BERLIN (Reuters) - Europe’s Energy Commissioner said on Monday Ukraine and Russia had made further progress in a dispute over gas prices and his proposal that Ukraine to pay $2 billion of back debt by Thursday could pave the way for further talks on Friday.
Speaking after three-way talks with Russia’s and Ukraine’s energy ministers, Guenther Oettinger said the two governments would study his proposal that Ukraine pay Russia $2 billion by Thursday and a further $500 million by June 7.
Oettinger, acting as a mediator in the capital of his home country Germany, said if the governments agreed to the deal, further talks about the gas price from April could then be held from Friday.
“We’ve achieved progress but we didn’t achieve a breakthrough,” Oettinger told reporters at a news conference in Berlin. “I believe an agreement is possible.”
But Ukraine’s Energy Minister Yuri Prodan, speaking after Oettinger and Russia’s Energy Minister Alexander Novak had briefed reporters and left, said there was no final an agreement and he would not confirm that Ukraine agreed to pay $2 billion on Thursday. He said the two sides have until Wednesday night to consider it.
“The payment is not in question,” Prodan added. “Ukraine will pay its debts and obligations.... We would like to have a package price.” He said both sides have until Wednesday to draft their position on the EU’s proposal.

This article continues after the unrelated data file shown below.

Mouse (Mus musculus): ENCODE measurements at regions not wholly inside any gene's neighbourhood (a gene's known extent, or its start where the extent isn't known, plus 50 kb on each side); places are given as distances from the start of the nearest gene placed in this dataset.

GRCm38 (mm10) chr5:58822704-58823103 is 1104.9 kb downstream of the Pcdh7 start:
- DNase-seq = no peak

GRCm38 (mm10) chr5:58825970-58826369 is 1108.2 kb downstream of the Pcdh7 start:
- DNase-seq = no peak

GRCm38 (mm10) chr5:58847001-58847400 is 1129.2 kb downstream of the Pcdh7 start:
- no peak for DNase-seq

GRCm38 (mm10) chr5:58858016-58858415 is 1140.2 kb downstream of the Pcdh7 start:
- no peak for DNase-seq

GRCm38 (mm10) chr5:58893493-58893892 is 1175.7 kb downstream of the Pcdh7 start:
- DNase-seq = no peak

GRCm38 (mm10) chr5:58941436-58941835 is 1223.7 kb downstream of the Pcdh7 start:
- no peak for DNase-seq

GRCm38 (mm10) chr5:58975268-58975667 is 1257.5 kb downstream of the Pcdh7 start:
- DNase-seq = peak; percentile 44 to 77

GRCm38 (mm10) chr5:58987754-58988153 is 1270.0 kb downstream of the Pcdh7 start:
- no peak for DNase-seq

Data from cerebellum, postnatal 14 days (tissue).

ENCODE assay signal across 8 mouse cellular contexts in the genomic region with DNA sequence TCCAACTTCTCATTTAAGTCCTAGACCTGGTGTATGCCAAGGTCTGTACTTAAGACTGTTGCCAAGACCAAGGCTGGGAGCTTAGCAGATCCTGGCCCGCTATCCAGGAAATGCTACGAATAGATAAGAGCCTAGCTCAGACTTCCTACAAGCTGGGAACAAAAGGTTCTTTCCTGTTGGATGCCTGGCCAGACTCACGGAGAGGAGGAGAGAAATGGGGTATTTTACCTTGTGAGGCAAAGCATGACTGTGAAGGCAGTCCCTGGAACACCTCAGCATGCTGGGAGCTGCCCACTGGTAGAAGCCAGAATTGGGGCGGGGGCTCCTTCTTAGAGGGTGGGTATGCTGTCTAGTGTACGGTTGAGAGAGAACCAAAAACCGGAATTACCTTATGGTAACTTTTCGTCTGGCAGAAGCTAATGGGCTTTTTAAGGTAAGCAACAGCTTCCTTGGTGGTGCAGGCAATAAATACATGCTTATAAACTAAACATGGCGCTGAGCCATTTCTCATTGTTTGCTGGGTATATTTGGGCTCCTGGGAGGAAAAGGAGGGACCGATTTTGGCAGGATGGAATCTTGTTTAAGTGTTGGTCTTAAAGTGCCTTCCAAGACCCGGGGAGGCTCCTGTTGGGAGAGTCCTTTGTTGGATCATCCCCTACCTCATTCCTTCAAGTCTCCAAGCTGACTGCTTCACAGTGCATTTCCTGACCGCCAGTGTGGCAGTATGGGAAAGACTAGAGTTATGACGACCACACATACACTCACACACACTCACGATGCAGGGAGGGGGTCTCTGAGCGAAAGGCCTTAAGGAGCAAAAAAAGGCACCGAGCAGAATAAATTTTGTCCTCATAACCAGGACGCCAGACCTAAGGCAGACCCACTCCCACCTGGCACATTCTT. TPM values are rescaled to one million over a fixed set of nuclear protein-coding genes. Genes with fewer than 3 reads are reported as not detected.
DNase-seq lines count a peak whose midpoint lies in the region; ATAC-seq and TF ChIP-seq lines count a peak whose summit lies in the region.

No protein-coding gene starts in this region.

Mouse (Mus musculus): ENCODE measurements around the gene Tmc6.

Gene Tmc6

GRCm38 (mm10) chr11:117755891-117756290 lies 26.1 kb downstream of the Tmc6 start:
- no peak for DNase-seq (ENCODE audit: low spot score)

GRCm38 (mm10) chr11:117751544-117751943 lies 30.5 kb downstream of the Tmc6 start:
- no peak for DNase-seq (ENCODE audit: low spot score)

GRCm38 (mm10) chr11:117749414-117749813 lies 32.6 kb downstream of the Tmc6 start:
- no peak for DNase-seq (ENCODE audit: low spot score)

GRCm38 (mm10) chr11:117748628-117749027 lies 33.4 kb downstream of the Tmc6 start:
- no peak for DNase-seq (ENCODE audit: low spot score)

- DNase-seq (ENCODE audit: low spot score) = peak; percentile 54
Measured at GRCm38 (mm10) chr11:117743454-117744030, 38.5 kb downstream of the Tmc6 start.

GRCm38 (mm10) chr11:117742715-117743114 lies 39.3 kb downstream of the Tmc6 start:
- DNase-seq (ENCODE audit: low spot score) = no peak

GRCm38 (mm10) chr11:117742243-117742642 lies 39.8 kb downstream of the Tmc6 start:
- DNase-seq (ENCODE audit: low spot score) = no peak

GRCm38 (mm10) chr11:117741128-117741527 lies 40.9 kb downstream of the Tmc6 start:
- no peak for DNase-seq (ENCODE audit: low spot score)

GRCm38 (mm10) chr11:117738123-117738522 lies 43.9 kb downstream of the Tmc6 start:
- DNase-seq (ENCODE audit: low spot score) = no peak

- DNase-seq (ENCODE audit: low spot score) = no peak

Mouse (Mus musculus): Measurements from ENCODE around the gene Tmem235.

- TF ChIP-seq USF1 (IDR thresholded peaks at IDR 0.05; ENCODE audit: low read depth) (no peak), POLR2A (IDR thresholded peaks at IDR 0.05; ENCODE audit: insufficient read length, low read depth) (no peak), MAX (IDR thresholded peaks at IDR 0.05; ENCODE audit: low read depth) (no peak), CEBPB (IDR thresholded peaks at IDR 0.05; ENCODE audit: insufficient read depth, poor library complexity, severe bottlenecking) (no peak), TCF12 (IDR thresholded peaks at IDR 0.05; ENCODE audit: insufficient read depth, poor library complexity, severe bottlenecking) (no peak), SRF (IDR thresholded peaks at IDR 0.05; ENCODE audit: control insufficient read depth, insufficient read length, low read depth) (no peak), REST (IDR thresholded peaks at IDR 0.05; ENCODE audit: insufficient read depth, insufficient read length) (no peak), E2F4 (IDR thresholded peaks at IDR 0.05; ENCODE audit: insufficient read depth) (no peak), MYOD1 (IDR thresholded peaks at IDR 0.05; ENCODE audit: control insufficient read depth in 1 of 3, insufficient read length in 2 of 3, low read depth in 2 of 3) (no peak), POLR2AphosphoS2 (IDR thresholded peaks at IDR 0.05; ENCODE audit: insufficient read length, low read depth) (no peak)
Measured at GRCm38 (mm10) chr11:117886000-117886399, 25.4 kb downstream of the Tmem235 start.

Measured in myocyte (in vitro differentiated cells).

Russia supplies around a third of Europe’s gas demand and about half of its gas imports from Russia flow through Ukraine.
Ukraine wants to change the conditions of a 2009 contract that locked Kiev into buying a set volume of gas, whether it needs it or not, at $485 per 1,000 cubic meters - the highest price paid by any client in Europe.
Moscow dropped the price to $268.50 after then-President Viktor Yanukovich turned his back on a trade and association agreement with the European Union last year, but reinstated the original price after he was ousted in February.
Ukraine insists on a price of $268.50 per 1,000 cubic meters while Russia stands by its demand for $485. Oettinger is trying to get the two sides to agree in the middle. The average gas price paid by European customers to Gazprom lies around $370.
Novak said there had been progress on Monday in Berlin.
“We’re ready to continue the talks for setting future prices on Friday after we get paid,” Novak said, repeating Oettinger’s words that they had reached a preliminary deal in which Ukraine will pay $2 billion on Thursday and $500 million by June 7.
“The Russian side wants to have negotiations about prices only once the debts are paid,” he added.
Oettinger, who is hoping to burnish his reputation as a crisis manager in his home country, said the European Commission was working to help enable Ukraine to pay its back debt to Russia. “We’re helping make that possible,” he said.
Additional reporting by Markus Wacket; writing by Erik Kirschbaum, editing by David Evans